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Am J Emerg Med. 2005 Oct;23(6):782-6.

The San Francisco Syncope Rule vs physician judgment and decision making.

Author information

1
Division of Emergency Medicine, Stanford University, Palo Alto, CA 94304, USA. quinnj@stanford.edu

Abstract

OBJECTIVE:

To compare a clinical decision rule (San Francisco Syncope Rule [SFSR]) and physician decision making when predicting serious outcomes in patients with syncope.

METHODS:

In a prospective cohort study, physicians evaluated patients presenting with syncope and predicted the chance (0%-100%) of the patient developing a predefined serious outcome. They were then observed to determine their decision to admit the patient. All patients were followed up to determine whether they had a serious outcome within 7 days of their emergency department visit. Analyses included sensitivity and specificity to predict serious outcomes for low-risk patients and comparison of areas under the receiver operating characteristic curve for the decision rule, physician judgment, and admission decisions.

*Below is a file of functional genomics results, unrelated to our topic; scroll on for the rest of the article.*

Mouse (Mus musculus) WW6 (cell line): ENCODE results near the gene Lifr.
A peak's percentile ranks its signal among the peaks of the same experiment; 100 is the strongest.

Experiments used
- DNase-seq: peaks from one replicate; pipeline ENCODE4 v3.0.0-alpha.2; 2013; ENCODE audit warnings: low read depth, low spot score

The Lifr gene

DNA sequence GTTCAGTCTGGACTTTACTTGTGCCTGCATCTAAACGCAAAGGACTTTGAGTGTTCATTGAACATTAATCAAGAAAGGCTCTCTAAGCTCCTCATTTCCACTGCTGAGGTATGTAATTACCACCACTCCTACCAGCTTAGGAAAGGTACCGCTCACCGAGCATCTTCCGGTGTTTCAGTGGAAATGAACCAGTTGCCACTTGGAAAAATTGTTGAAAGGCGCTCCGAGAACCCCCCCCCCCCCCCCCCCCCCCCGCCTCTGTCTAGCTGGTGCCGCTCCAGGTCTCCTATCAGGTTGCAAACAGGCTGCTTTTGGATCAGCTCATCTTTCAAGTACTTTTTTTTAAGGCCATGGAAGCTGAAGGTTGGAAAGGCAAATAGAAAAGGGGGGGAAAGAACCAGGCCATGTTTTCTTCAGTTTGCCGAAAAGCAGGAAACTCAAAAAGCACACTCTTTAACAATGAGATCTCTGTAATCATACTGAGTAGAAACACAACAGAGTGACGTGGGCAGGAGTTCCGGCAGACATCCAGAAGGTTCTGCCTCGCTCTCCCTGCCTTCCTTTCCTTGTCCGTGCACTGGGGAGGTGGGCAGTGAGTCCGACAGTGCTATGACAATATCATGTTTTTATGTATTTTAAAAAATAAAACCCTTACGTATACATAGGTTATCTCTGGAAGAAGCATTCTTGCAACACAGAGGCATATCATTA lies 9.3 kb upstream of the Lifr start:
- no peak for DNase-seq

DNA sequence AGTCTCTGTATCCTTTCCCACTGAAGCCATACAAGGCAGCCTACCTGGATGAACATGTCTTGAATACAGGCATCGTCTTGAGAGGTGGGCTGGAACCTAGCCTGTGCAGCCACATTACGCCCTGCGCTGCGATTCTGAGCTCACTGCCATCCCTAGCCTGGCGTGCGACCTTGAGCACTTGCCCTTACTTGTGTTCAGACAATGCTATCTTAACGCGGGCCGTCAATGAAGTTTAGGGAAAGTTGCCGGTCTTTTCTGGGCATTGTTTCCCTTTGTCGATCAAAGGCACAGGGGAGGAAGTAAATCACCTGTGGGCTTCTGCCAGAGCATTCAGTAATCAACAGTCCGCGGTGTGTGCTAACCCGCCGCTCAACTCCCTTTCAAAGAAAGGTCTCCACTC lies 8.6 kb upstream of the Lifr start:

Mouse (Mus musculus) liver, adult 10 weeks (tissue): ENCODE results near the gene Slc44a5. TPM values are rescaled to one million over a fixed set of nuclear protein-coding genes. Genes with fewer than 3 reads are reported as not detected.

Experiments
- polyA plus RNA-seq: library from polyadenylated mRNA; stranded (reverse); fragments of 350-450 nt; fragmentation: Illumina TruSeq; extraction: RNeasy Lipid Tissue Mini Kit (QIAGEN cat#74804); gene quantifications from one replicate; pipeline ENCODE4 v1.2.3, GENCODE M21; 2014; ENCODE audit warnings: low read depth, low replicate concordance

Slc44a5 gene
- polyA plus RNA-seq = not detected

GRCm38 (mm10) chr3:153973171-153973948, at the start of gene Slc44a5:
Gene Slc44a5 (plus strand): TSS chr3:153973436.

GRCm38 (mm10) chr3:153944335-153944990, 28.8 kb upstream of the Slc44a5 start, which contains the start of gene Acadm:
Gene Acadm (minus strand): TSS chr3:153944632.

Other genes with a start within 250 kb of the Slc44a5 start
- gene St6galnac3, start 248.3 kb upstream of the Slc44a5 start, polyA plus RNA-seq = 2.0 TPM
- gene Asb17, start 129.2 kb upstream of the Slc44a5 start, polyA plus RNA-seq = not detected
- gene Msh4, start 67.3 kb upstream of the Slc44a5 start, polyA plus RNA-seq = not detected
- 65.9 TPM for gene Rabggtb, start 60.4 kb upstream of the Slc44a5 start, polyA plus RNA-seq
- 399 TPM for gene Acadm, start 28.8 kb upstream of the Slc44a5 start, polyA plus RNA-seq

RESULTS:

During the study period, there were 684 visits for syncope with 79 visits resulting in serious outcomes. The area under the receiver operating characteristic curve was 0.92 (95% confidence interval [CI], 0.88-0.95) for the SFSR compared with physician judgment 0.89 (95% CI, 0.85-0.93) and physician decision making 0.83 (95% CI, 0.81-0.87). Physicians admitted 28% of patients in a low-risk group, with a median length of stay of 1 day (interquartile range, 1-2.5 days). The SFSR had the potential to absolutely decrease admissions by 10% in this low-risk group and still predict all serious outcomes.

CONCLUSIONS:

Physician judgment is good when predicting which patients with syncope will develop serious outcomes, but contrary to their judgment, physicians still admit a large number of low-risk patients. The SFSR performs better than current physician performance and has great potential to aid physician decision making.

PMID:
16182988
DOI:
10.1016/j.ajem.2004.11.009
[Indexed for MEDLINE]
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